The days when funeral services were held according to a family’s religious beliefs are giving way to more flexible ways of saying goodbye to the dearly departed.

Japanese tended to shy away from talking about funerals until about 10 years ago because they thought it was bad luck and someone would quip: “You’d better knock on wood after saying something like that.”

But these days, more people are choosing to play a greater role in making their own funeral arrangements so the event reflects the way the deceased lived their lives.

Some funerals skip the religion aspect and feature attractions like art and music.

Firms outside the industry are also trying to get a piece of the action, as the funeral sector looks like a sure bet amid the rapidly graying society.

Funeral homes do not keep the bodies before the service because the deceased is usually laid out at home.

The Tokyo-based funeral business Kurashi no Tomo (Friend of Living) operates in the Kanto region. In fiscal 2003, 20 percent of the 5,000 services it handled were held in accordance with the deceased’s wishes.

It has also noticed a rising number of people who do not want a religious service.

The company sees a variety of reasons for this trend — many people are unfamiliar with the particular Buddhist sect their family belongs to, families do not want to give a posthumous Buddhist name and women are put off by the gloomy atmosphere of a Buddhist funeral.

“An altar adorned with flowers rather than an unvarnished wood altar is popular with (women),” the company said in a statement. “Services emphasizing individuality, such as playing music to say a final goodbye to the dead, are increasing.”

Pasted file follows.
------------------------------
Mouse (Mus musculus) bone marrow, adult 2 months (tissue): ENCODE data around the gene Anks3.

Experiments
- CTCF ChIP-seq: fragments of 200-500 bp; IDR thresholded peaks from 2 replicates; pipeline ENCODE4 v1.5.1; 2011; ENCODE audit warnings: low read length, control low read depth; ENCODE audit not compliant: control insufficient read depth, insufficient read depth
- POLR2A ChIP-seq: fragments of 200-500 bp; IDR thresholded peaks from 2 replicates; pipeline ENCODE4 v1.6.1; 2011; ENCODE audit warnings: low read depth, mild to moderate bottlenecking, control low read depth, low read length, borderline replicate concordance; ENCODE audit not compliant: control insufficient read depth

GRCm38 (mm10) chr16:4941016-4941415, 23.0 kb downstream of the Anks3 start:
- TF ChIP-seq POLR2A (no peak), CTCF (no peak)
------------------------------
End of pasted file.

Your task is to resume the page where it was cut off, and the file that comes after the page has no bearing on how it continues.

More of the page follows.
Relatives are also trying to make funerals reflect the lives of their dearly departed.

One woman wanted the altar to show a golf image because her father loved the game. It was bedecked with flowers shaped like a putting green with flowers shaped like Mount Fuji decorating the background.

This trend is emerging as the typical size of a funeral service is declining. The number of people attending the rites managed by the firm in fiscal 2003 totaled 130 per funeral on average, a decrease of 15 from the year before. The costs of funerals — which are some of the highest in the world — are also falling as more families seek smaller services.

But despite these figures, newcomers are flocking to the industry. One is Cradle Co., a subsidiary of Chutetsu Product Co., which makes illuminated signs in Tokyo.

Cradle developed a one of a kind “creative altar” using indirect neon illumination.

Other firms cannot compete with the company’s products in terms of “design and technology,” said Tetsuro Yokouchi, president of the company, who used to be a car designer.

These creative altars can easily be assembled in places like hotels. The company aims to sell five a month and said it is getting a “very good” response from funeral homes.

Forval Corp. of Tokyo, which sells office automation equipment and handles network business, has developed a system to work out estimates of funeral costs.

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